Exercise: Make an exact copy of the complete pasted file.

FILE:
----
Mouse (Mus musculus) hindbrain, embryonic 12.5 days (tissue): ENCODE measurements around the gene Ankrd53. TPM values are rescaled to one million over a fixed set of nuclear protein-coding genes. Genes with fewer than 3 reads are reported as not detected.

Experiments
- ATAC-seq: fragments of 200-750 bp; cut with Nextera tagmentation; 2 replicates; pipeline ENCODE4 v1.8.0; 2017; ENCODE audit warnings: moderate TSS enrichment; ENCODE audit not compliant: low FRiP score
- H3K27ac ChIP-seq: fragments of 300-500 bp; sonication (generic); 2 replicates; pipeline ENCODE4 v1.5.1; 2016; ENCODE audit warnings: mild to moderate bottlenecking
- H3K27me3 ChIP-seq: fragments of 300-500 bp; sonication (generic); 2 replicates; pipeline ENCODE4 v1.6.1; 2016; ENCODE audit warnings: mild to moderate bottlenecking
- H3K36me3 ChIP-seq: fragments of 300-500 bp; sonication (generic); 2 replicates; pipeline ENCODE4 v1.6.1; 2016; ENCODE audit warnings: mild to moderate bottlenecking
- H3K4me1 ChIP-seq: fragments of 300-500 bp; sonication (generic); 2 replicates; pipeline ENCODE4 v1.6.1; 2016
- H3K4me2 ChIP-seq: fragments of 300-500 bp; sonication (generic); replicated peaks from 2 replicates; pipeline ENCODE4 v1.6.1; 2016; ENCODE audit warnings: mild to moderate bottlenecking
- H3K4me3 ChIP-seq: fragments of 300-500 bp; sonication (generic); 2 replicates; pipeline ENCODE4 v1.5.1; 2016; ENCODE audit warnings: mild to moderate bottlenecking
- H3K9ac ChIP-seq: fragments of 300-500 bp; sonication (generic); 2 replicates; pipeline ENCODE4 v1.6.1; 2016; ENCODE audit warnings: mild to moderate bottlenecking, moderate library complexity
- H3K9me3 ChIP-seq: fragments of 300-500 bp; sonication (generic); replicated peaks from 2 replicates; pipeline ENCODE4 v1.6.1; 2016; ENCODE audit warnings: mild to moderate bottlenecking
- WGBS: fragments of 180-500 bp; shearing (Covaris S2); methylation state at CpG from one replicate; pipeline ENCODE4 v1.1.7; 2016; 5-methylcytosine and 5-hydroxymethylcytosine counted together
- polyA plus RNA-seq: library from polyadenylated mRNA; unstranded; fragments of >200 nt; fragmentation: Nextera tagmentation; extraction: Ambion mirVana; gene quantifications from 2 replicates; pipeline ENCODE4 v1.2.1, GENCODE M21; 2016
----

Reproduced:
Mouse (Mus musculus) hindbrain, embryonic 12.5 days (tissue): ENCODE measurements around the gene Ankrd53. TPM values are rescaled to one million over a fixed set of nuclear protein-coding genes. Genes with fewer than 3 reads are reported as not detected.

Experiments
- ATAC-seq: fragments of 200-750 bp; cut with Nextera tagmentation; 2 replicates; pipeline ENCODE4 v1.8.0; 2017; ENCODE audit warnings: moderate TSS enrichment; ENCODE audit not compliant: low FRiP score
- H3K27ac ChIP-seq: fragments of 300-500 bp; sonication (generic); 2 replicates; pipeline ENCODE4 v1.5.1; 2016; ENCODE audit warnings: mild to moderate bottlenecking
- H3K27me3 ChIP-seq: fragments of 300-500 bp; sonication (generic); 2 replicates; pipeline ENCODE4 v1.6.1; 2016; ENCODE audit warnings: mild to moderate bottlenecking
- H3K36me3 ChIP-seq: fragments of 300-500 bp; sonication (generic); 2 replicates; pipeline ENCODE4 v1.6.1; 2016; ENCODE audit warnings: mild to moderate bottlenecking
- H3K4me1 ChIP-seq: fragments of 300-500 bp; sonication (generic); 2 replicates; pipeline ENCODE4 v1.6.1; 2016
- H3K4me2 ChIP-seq: fragments of 300-500 bp; sonication (generic); replicated peaks from 2 replicates; pipeline ENCODE4 v1.6.1; 2016; ENCODE audit warnings: mild to moderate bottlenecking
- H3K4me3 ChIP-seq: fragments of 300-500 bp; sonication (generic); 2 replicates; pipeline ENCODE4 v1.5.1; 2016; ENCODE audit warnings: mild to moderate bottlenecking
- H3K9ac ChIP-seq: fragments of 300-500 bp; sonication (generic); 2 replicates; pipeline ENCODE4 v1.6.1; 2016; ENCODE audit warnings: mild to moderate bottlenecking, moderate library complexity
- H3K9me3 ChIP-seq: fragments of 300-500 bp; sonication (generic); replicated peaks from 2 replicates; pipeline ENCODE4 v1.6.1; 2016; ENCODE audit warnings: mild to moderate bottlenecking
- WGBS: fragments of 180-500 bp; shearing (Covaris S2); methylation state at CpG from one replicate; pipeline ENCODE4 v1.1.7; 2016; 5-methylcytosine and 5-hydroxymethylcytosine counted together
- polyA plus RNA-seq: library from polyadenylated mRNA; unstranded; fragments of >200 nt; fragmentation: Nextera tagmentation; extraction: Ambion mirVana; gene quantifications from 2 replicates; pipeline ENCODE4 v1.2.1, GENCODE M21; 2016